Literature Review 11 2004. AASHTO adopted this product as the AASHTO MEPDG (Sharpe, 2004; Transportation Research Board, n.d.). The AASHTO MEPDG software, first introduced in 2004 and updated several times to the most current release called AASHTOWare Pavement ME Design, can account for many vari- ables and their effect on pavement performance. One set of variables is for traffic. AASHTOWare Pavement ME Design can use WIM data in the form of a traffic axle load spectra for traffic inputs. A WIM traffic axle load spectra is a measurement of all axle loads measured and binned by axle group for the 13 vehicle classifications specified in the FHWA Traffic Monitoring Guide across time (classes 1 to 3 are usually not included in pavement design as the weights and consequent pavement damage are minimal). In this way, it can account for the axle configuration and weights of each vehicle class using a roadway representing hourly, daily, monthly, and seasonal traffic variations. The software recognizes three levels of data input representing the accuracy of the output and the cost of the data collection. Level 1 requires the greatest number of and most accurate inputs; this would include site-specific WIM data. Level 2 has fewer input requirements, using regional or statewide average WIM traffic spectra. Level 3 produces the least accurate design outputs, but requires less effort for collecting input data, using default WIM data from average LTPP sites (Pierce, 2015; FHWA, 2016; TRB, 2017). Since the AASHTOWare Pavement ME Design’s introduction, FHWA and state DOTs have conducted research to see the effects that using this software would have on their operations and the level of effort DOTs would need to extend in order to acquire the requisite design inputs. This research has been used in DOT decisions to adopt the software (Hong and Prozzi, 2006; Papagiannakis et al., 2006; Prozzi and Hong, 2006; Khanum et al., 2008; Cottrell and Kweon, 2011; Michigan DOT, 2017). The new AASHTOWare Pavement ME Design software that can use advanced traffic data collected by WIM is beginning to replace the older design methods at DOTs. Bridge Design Since 2007, bridges in the United States have been designed according to the AASHTO Load and Resistance Factor Design (LRFD) method. This method uses live load factors derived from truck data recorded in Ontario, Canada, in 1975. The assumptions for these live load factors were chosen to be conservative because they would be used to represent live loads for design in the whole of the United States. The LRFD process does allow for the use of site-specific or more local live load factors based on actual traffic conditions calculated using WIM data. The default load factors in the LRFD must account for variations in traffic (reliability) that effectively increase design conservatism. Site-specific load factors, developed using WIM, represent the actual traffic spectrum and thus have to account for less variability and consequently produce a design more tailored for the traffic using a bridge. Site-specific load factors are used mostly in the design of signature bridges. This is where significant cost savings can be achieved and the cost of acquiring the required WIM data can be justified. The requirements for developing site-specific load factors are generally not cost-efficient for most bridges (Sivakumar et al., 2011; Grubb et al., 2015). Some researchers have studied the use of site-specific load factors using WIM data, finding in nearly all cases that the AASHTO LRFD default live load factors produce more conservative designs. In only a few locations in the country—such as port areas with consistently heavier truck spectra than standard—were site-specific load factors needed. In those few locations, site- specific factors would actually produce designs that are more conservative. For this reason, most states do not develop site-specific live load factors; instead, they use the standard AASHTO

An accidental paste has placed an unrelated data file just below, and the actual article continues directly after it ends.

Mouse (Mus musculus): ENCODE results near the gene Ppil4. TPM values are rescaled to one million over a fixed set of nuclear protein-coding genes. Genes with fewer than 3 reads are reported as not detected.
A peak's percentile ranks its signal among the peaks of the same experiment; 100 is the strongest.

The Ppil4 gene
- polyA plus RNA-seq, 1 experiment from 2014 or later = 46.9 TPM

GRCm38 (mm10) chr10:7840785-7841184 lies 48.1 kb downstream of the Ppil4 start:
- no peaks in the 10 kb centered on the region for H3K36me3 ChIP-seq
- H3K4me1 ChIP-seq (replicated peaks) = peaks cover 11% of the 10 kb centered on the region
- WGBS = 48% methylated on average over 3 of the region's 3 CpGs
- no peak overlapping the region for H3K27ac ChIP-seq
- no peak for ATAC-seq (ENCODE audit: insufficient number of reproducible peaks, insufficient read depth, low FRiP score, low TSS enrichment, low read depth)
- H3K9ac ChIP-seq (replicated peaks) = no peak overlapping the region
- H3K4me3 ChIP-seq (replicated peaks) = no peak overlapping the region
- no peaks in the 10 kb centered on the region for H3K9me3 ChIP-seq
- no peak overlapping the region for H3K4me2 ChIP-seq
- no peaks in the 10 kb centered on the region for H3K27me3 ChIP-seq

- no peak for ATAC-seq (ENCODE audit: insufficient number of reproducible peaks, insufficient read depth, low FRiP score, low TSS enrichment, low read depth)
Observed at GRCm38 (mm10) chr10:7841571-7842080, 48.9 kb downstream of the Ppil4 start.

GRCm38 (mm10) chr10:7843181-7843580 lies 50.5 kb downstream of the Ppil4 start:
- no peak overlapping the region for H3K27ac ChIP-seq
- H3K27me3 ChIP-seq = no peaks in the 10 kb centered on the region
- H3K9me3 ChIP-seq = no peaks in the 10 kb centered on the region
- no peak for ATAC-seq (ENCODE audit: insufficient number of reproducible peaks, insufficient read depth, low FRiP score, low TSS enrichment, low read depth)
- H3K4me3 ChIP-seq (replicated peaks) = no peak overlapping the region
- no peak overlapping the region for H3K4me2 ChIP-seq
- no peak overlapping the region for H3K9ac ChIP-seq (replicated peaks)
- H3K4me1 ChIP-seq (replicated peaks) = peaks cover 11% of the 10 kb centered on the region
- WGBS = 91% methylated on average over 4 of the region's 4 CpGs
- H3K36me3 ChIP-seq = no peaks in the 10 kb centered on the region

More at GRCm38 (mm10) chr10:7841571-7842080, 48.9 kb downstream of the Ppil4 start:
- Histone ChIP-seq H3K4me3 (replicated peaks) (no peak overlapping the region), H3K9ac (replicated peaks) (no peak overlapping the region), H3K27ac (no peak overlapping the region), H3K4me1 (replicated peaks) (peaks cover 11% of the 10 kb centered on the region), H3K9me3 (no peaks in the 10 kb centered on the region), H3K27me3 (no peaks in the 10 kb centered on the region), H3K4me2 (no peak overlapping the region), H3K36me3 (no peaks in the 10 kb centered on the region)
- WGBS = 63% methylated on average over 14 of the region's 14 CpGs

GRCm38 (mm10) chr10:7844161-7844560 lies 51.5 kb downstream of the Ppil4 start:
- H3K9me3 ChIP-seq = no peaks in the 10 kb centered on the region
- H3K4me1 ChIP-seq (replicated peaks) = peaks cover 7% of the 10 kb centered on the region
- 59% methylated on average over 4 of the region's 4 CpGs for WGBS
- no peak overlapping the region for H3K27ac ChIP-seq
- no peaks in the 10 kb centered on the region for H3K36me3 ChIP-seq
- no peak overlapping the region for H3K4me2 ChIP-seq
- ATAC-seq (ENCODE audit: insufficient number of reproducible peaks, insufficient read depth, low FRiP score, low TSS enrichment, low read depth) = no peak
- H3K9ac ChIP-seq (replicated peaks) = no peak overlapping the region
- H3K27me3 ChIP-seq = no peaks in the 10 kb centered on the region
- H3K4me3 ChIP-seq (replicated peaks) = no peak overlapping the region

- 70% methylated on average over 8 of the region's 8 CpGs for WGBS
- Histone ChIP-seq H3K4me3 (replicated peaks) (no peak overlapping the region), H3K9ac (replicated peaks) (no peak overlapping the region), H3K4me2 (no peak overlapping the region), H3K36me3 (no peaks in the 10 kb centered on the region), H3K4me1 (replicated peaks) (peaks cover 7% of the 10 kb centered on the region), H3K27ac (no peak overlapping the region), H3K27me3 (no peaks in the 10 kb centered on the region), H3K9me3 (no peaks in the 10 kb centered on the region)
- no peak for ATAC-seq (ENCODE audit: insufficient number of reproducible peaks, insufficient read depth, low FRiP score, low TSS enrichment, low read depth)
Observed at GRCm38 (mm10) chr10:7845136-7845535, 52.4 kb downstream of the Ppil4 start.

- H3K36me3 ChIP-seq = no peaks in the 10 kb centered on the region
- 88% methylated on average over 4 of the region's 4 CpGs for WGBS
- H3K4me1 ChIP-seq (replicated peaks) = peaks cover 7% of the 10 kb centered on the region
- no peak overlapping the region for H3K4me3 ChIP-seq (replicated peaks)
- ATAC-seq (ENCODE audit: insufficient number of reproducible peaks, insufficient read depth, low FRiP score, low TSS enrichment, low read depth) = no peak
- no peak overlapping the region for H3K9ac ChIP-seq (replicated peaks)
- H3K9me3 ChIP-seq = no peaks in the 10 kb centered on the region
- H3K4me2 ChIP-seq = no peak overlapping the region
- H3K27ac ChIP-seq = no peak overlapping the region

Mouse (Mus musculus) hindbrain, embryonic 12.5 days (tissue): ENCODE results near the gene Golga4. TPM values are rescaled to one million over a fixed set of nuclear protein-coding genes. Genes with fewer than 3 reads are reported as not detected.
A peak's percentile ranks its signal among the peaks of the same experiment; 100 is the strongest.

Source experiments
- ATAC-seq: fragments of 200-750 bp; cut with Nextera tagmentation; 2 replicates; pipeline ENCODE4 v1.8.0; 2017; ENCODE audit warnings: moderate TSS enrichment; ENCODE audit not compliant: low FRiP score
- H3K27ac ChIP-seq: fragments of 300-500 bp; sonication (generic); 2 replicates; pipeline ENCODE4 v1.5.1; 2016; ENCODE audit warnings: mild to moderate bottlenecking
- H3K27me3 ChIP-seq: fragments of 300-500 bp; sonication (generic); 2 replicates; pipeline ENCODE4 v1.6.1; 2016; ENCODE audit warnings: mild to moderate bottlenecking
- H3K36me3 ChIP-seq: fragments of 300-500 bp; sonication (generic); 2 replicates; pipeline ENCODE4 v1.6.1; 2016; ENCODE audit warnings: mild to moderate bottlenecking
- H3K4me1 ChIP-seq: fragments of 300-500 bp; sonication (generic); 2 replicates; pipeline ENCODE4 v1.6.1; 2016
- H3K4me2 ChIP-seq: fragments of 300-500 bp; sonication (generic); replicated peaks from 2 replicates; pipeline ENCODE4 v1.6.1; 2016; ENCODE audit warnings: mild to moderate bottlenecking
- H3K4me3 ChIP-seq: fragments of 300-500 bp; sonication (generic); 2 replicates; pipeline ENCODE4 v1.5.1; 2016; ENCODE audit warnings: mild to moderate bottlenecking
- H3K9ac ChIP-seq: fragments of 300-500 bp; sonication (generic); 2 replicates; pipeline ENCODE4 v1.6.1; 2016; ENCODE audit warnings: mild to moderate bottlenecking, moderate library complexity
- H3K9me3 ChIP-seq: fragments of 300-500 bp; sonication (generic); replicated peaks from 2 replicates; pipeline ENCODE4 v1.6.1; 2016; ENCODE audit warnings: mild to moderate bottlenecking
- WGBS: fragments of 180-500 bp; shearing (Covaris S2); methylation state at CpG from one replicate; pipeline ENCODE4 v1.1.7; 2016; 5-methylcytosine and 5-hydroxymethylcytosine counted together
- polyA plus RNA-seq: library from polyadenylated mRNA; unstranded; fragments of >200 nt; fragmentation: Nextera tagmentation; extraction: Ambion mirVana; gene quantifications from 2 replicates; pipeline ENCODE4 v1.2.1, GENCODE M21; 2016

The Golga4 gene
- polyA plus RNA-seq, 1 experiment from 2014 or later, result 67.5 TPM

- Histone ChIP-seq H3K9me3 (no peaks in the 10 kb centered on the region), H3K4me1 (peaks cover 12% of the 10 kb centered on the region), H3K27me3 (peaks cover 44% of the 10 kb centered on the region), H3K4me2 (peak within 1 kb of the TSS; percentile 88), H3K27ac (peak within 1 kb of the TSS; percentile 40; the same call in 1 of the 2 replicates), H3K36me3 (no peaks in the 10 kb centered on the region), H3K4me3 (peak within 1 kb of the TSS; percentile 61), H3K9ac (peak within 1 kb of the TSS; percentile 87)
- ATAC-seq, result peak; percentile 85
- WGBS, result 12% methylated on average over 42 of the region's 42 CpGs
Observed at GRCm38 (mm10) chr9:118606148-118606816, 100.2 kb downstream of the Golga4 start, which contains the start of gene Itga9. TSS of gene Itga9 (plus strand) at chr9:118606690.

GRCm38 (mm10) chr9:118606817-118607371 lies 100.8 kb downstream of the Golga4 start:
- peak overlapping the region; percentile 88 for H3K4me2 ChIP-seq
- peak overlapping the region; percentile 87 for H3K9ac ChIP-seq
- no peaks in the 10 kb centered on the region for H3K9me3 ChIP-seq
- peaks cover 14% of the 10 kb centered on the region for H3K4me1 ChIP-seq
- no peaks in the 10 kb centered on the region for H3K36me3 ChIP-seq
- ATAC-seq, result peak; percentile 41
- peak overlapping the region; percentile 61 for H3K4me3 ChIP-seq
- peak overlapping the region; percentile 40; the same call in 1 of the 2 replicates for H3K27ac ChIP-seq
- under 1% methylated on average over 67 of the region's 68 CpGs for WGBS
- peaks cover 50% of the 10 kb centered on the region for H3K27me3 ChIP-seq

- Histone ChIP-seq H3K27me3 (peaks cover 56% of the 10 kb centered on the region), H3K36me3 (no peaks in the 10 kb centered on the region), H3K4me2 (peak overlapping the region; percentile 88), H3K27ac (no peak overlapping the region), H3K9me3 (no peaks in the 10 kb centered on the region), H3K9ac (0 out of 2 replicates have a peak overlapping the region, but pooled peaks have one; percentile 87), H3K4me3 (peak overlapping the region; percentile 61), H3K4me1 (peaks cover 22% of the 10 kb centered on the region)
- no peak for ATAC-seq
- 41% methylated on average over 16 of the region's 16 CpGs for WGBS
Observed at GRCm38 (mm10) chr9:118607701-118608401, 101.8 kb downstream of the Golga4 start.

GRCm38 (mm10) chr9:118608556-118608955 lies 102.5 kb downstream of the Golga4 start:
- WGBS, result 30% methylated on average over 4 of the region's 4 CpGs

12 Use of Weigh-in-Motion Data for Pavement, Bridge, Weight Enforcement, and Freight Logistics Applications default load factors (Kozikowski, 2009; Ghosn et al., 2011; Transportation Research Board Session #360, 2017). Asset Management and Load Rating Some DOTs currently use WIM data for asset management and load rating. As WIM data become more available, they should become even more useful for this purpose. State DOTs are required to report certain information to the FHWA for the Highway Per- formance Monitoring System (HPMS). This information system is a national high-level asset management system with traffic and performance data reported. FHWA uses this informa- tion to inform Congress of highway use and condition, and it factors into funding legislation. Collected WIM data can satisfy the traffic data reporting requirement (FHWA, 2016). States can use WIM in their own asset management systems or may conduct special studies on road and bridge consumption, as illustrated in the following examples. Texas researchers installed a WIM system in Texas to monitor freight movements across the Texas–Mexico border for the purposes of estimating pavement damage due to Mexican trucks traveling beyond a border zone into the United States. The researchers noted that although Mexican truck weight limits are higher than those in the United States, Mexican trucks driving past border zones would have to comply with U.S. truck weight limits, effectively not damaging pavements any more than current U.S. trucks (Prozzi et al., 2008). AASHTO’s Load and Resistance Factor Rating (LRFR) is a program to load-rate bridges in service and can be used to monitor the health of bridges. The state of New York has many bridges and more heavy trucks using their bridges than many other states. The LRFR has the ability to use standard load factors or to develop site-specific load factors using WIM data. The New York DOT has funded research to develop site load factors specific to New York State and uses the methodology to load rate and post understrength bridges (Ghosn et al., 2011). The New York DOT has also used WIM to estimate the number of overweight trucks on roads and bridges and to estimate the damage they cause. Researchers found that 18% of trucks are overweight, with 6% illegally overweight (no permit). Researchers estimated $100 million in damage to roads and bridges from illegal overweight trucks (Ghosn et al., 2015). Several states and countries are beginning to use Bridge WIM or B-WIM. B-WIM is effec- tively instrumenting a bridge, usually with strain gauges, to monitor bridge member deflections and estimate the weight of the vehicle producing the deflections. This analysis is more compli- cated than regular WIM in that multiple vehicles may be on the bridge at once. B-WIM, while it might be a growing application, is not in the scope of this present synthesis study (Treacy and Brühwiler, 2012; Cantero and González, 2014; Skokandić et al., 2017). Commercial Vehicle Weight Enforcement Support Heavy vehicles consume more pavement and bridge life than lighter vehicles, so load limits are in place to prevent premature deterioration and shortened useful life. WIM can be used to enforce vehicle weight limits. Most DOTs do not have law enforcement authority, but can pro- vide information to law enforcement about the presence and prevalence of probable overweight vehicles. Law enforcement can use WIM for identifying possible overweight vehicles and stop only those vehicles likely overweight for static legal weighing. This reduces the time delay for any legally loaded vehicle.